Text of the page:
Kayaks, first built by the Inuit from sealskin and used for hunting, have been around for approximately 4,000 years. Most kayaks are now made from plastic, but the basic shape and simplicity of design have continued. Interest in recreational kayaking, which was growing in popularity even before the pandemic, has increased exponentially by 87.3 percent between 2010 and 2021. It is low impact, great aerobic exercise, and such a calming way to get outside. But kayaks require a body of water. As it happens Memphis, not generally thought of as a kayaking mecca, has several surprisingly beautiful places to put a kayak in the water not far from downtown and one relatively new option for getting out on the Mississippi.
Once does not have to go far from central Memphis to put a kayak in the water. Shelby Farms Boat House at Hyde Lake rents canoes, kayaks, and stand-up paddle boards for reasonable fees in the spring and summer, but you can paddle your personal float in Hyde Lake anytime the park is open. Conditions around the lake can sometimes be tricky and windy but usually Hyde Lake is a spacious and easy location for Memphians to try out some paddling with easy access and an accessible boat ramp. The lake is a particularly lovely place to view the local sunset. Don’t forget another local favorite, Poplar Tree Lake at Meeman-Shelby Forest State Park, in Millington, approximately a 30-minute drive from Memphis. The put-in for this paddle is a ramp at the end of the parking lot on Grassy Lake Road. Kayaking around the rim of the pond is a 1.5 to 2-hour trip, where it’s possible to see bald eagles, herons, and owls. There are ranger- led paddles in the summer. Becky France, a Memphian who is one of those newer kayakers, enjoys paddling here and stopping at the Shelby Forest General Store for lunch or a snack afterward–a great day trip.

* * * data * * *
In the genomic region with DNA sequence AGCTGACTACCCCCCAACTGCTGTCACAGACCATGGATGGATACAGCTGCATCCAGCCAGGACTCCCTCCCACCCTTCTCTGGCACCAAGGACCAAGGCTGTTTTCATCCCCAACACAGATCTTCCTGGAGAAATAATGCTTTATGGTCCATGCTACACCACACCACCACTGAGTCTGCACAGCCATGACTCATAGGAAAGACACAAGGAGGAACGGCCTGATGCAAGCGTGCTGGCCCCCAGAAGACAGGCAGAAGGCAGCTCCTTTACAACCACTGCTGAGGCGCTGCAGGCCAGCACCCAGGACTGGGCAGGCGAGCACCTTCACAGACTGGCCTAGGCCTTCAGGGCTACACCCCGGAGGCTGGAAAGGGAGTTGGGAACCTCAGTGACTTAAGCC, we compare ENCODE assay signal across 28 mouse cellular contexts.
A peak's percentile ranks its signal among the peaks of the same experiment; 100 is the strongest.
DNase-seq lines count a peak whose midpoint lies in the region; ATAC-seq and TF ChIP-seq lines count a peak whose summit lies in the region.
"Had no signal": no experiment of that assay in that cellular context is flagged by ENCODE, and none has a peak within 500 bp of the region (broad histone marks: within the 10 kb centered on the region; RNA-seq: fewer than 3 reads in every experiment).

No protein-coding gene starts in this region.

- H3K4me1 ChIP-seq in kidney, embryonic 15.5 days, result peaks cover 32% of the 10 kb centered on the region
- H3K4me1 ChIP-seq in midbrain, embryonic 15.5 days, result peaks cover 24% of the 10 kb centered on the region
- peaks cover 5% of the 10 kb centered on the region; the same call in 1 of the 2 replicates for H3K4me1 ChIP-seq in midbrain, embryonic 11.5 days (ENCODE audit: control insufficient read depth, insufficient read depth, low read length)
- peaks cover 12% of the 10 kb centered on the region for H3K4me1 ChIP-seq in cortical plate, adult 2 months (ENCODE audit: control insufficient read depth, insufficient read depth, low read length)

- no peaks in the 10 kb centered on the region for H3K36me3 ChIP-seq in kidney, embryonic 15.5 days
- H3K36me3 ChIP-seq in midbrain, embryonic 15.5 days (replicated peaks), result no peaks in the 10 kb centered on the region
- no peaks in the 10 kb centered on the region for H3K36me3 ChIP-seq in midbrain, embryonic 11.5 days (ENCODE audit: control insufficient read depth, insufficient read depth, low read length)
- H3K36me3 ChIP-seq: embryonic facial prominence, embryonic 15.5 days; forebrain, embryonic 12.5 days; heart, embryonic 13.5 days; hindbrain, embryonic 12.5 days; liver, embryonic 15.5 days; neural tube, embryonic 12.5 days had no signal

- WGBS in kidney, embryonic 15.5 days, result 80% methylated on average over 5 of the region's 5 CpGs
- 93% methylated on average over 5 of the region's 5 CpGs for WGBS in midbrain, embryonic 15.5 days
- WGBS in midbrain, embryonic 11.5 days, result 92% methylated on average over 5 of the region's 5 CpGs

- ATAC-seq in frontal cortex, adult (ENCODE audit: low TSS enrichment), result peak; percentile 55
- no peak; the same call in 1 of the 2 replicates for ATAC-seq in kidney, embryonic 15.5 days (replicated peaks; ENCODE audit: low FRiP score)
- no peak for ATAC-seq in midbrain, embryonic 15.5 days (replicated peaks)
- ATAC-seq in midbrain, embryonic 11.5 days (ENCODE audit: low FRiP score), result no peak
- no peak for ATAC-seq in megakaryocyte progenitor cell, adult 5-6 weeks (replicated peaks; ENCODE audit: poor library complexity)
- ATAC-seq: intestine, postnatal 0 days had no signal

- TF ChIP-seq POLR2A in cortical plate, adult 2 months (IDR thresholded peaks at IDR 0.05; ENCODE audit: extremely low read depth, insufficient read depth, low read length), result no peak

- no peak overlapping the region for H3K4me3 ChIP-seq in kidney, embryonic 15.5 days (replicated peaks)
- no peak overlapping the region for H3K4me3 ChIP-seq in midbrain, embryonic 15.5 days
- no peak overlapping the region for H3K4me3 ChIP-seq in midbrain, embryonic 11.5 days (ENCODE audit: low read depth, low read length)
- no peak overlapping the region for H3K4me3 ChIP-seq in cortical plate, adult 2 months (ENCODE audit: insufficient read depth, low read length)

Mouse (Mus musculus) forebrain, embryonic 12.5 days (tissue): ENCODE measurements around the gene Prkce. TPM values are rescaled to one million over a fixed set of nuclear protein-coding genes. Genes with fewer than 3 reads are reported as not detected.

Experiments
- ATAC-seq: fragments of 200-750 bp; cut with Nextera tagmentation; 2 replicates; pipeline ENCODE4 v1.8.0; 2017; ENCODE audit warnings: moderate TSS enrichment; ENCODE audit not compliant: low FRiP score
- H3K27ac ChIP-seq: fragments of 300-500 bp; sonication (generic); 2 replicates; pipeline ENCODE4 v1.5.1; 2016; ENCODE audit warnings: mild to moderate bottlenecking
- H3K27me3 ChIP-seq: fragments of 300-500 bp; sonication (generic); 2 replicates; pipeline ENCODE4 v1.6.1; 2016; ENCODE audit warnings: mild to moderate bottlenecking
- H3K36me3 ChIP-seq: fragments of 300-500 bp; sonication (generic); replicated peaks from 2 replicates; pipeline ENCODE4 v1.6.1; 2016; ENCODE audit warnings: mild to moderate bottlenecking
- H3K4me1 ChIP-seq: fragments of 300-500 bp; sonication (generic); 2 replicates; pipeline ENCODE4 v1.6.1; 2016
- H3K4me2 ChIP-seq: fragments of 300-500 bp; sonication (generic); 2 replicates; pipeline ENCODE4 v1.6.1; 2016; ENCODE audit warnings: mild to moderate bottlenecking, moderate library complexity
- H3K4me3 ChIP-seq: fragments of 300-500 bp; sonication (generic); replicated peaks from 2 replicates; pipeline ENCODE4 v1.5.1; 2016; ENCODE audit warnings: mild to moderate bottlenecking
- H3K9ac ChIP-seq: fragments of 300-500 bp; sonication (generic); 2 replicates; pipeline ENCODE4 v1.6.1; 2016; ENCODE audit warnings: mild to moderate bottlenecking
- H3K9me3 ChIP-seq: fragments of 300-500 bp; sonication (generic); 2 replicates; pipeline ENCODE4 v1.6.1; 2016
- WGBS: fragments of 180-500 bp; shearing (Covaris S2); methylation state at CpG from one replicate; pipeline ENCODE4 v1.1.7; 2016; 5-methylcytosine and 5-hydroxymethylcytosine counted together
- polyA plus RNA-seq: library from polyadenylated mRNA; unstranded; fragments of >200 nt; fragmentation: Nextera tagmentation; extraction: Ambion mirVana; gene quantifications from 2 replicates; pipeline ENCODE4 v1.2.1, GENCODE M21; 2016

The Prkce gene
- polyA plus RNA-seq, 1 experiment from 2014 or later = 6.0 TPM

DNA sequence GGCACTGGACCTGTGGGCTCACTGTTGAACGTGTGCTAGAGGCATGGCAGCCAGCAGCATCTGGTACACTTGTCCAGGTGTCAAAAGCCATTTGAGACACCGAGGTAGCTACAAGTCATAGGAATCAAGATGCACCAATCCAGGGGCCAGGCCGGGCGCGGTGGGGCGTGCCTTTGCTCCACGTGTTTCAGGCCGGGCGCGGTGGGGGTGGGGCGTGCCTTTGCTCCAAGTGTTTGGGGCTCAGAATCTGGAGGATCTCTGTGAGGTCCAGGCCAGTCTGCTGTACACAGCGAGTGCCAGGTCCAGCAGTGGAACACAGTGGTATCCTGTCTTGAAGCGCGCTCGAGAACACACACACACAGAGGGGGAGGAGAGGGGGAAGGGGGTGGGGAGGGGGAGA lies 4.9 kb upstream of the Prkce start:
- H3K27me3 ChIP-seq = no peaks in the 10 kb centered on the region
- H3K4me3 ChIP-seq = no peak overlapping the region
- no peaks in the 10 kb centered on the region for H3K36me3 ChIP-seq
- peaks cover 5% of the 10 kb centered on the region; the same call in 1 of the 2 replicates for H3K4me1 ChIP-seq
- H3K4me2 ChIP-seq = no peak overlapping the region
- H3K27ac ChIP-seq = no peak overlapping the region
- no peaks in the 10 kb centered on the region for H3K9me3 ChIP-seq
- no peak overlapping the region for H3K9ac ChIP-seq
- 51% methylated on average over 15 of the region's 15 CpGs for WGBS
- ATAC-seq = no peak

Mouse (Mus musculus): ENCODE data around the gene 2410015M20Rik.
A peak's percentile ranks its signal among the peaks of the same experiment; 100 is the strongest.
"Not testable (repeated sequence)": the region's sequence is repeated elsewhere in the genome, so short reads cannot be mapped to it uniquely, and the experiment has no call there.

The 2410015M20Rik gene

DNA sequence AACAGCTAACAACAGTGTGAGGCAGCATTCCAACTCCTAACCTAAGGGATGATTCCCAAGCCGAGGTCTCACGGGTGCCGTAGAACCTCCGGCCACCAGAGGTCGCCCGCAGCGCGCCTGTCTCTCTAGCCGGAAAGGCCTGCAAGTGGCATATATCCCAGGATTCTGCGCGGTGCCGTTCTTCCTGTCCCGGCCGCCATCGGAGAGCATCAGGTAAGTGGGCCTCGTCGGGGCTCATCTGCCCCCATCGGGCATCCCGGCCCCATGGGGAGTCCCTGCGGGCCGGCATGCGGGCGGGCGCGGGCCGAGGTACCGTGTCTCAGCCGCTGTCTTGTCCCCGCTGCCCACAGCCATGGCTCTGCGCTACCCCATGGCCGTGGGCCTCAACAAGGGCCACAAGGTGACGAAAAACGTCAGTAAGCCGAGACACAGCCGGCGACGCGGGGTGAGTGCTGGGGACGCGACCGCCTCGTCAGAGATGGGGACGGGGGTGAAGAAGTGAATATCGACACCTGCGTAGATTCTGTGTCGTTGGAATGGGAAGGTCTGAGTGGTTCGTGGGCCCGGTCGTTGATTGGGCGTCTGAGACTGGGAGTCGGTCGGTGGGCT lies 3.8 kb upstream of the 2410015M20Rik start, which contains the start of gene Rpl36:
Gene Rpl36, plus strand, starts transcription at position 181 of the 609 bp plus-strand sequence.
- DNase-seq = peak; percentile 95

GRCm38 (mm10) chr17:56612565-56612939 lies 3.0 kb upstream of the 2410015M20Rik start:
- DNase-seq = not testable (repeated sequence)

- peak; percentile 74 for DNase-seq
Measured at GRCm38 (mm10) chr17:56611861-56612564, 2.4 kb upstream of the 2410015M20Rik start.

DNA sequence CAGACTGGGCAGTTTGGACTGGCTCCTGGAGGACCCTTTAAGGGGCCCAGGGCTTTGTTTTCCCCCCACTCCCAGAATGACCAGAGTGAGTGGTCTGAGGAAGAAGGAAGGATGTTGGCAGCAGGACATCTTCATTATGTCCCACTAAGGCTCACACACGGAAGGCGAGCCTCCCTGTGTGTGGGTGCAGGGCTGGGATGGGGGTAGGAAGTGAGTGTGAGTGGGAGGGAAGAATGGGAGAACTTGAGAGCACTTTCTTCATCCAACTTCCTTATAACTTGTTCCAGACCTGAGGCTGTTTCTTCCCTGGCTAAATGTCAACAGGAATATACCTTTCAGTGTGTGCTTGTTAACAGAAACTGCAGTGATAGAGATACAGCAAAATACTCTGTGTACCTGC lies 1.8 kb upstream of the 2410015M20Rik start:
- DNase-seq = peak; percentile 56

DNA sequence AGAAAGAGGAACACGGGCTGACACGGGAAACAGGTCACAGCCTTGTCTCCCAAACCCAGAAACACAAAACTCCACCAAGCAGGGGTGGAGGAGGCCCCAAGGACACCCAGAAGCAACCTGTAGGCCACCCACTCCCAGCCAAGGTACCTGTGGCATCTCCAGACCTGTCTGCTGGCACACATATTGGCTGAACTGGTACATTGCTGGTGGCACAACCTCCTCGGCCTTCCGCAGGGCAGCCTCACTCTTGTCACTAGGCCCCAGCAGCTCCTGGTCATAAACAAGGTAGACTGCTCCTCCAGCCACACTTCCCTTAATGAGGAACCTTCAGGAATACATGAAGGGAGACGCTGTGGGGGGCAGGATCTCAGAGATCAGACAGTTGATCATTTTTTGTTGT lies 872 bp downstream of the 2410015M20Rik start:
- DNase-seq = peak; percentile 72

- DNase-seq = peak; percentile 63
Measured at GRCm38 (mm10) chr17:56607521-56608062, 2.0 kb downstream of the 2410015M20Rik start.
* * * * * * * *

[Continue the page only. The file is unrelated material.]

Several other easy- paddle ponds to check out within an hour of Memphis are lakes at Wapanocca National Wildlife Refuge (just over the bridge in Arkansas), Sardis Lake (due south on I-55), and Big Hill Pond State Park (southwest of Memphis).
Any survey of paddling in and around Memphis must include the Wolf River and the Wolf River Conservancy (WRC). Founded in 1985, the WRC has protected almost 19,000 acres along the Wolf River as it runs from its source–spring-fed Bakers Pond in Holly Springs National Forest– northwest for about 100 miles. Without the WRC the Wolf would not provide the great habitat for 430-plus plants and the recreational space both on the Greenway and on the Wolf itself. The Wolf empties into the Mississippi slightly north of Mud Island and along the way provides plant, bird, and animal habitat, flood and pollution control, and recharge of the Memphis Sand Aquifer.
There are three sections of the Wolf River that offer good opportunities for kayaking. The Ghost River section, preserved in 1995 by the WRC as the Ghost River Natural Area, meanders from La Grange to the Bateman Road Bridge, and offers five distinct ecosystems, including cypress- tupelo swamp. The river channel spreads out here and becomes a “ghost of a river.” Blue trail markers help to guide boaters through, although it might be best to go with a guide for the first time. Cypress knees, downed trees, and Class I moving water make the river here and in the Lost Swamp section slightly more technical and difficult. WRC runs day trips here and to other sections of the river on the first Saturdays of the month. Sign up on their website at www.wolfriver.org. The Ghost River section is about 9.5 miles and takes approximately six hours.